Beware the drawbacks when building a city’s profile

So Edinburgh is joining the fray in the bid to become a global city (DW 17 June). I guess it has missed out on the obvious promotional opportunities, having been beaten by its arch rival Glasgow in the 1990s, and more recently Liverpool, to the European City of Culture title, and now feels it has to make its own mark.

Maybe it is better for Edinburgh to take this route to fame, controlling its own destiny every step of the way. After all, while a combination of hosting the 1992 Olympics and winning the ‘city of culture’ tag has done wonders for Barcelona, can you think of any other city that has flourished as an international centre for both business and tourism, as a direct result of these high profile ventures?

Athens has learned to its cost – literally – that Olympic success doesn’t come cheap – and it can potentially tarnish a city’s track record when it comes to getting things done. Those behind London’s bid for 2012 Olympics certainly aren’t finding wholehearted support for their activities. Meanwhile, Liverpool is already going through the grief of public dissent over Will Alsop’s Fourth Grace – a feature of its 2008 European City of Culture status.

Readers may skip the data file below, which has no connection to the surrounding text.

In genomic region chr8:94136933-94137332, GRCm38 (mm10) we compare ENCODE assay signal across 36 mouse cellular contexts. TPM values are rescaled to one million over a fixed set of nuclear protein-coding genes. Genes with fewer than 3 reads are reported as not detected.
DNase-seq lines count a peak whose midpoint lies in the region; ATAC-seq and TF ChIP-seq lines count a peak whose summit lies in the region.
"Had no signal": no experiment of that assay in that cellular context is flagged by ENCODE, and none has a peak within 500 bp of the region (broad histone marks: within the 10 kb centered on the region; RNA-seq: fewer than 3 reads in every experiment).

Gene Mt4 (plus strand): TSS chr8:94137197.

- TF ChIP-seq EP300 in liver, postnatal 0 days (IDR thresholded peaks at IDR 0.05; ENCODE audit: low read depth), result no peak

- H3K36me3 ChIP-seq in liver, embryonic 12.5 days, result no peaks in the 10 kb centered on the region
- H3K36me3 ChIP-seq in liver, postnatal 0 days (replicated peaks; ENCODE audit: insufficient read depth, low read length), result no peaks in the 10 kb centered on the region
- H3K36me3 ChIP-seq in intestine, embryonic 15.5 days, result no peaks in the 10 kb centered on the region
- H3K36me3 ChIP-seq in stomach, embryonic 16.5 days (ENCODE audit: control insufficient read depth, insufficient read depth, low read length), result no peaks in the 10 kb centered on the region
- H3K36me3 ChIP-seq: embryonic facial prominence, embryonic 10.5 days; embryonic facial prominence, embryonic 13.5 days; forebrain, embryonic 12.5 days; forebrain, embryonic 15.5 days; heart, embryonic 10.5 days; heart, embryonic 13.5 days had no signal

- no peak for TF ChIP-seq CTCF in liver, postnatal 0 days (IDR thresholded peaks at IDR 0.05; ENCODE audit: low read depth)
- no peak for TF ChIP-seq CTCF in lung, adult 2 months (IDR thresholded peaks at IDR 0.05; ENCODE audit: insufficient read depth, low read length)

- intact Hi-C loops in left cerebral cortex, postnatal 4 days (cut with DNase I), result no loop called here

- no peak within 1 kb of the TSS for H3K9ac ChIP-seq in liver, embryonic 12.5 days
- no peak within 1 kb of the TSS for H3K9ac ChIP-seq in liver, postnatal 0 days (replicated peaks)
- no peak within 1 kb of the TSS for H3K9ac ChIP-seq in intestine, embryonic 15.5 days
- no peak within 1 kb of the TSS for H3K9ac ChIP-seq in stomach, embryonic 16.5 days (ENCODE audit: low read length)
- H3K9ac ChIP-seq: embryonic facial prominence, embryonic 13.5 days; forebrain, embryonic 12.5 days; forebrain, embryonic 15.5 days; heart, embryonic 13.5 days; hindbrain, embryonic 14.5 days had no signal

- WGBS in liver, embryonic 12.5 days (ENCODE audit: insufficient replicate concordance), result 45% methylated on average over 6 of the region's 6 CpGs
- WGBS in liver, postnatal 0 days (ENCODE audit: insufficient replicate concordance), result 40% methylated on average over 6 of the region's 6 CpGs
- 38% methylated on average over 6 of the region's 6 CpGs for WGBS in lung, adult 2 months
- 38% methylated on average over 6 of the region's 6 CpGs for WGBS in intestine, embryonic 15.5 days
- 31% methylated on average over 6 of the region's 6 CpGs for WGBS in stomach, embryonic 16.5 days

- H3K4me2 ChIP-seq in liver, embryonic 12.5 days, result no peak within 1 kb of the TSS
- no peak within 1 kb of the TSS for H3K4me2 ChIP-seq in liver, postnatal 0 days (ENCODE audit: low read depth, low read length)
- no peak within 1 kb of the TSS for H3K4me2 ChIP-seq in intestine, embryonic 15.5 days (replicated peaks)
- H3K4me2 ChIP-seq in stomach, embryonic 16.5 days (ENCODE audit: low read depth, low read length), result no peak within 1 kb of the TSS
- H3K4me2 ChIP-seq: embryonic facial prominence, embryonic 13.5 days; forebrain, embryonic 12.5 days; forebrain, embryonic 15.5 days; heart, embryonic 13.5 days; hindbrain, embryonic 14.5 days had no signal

Given these examples, is it really worth jumping on to a bandwagon just to get your city on the map? I’d be interested to hear what the likes of national branding expert Wally Olins make of this situation.

Simon Greengross

SG Projects

London EC2V

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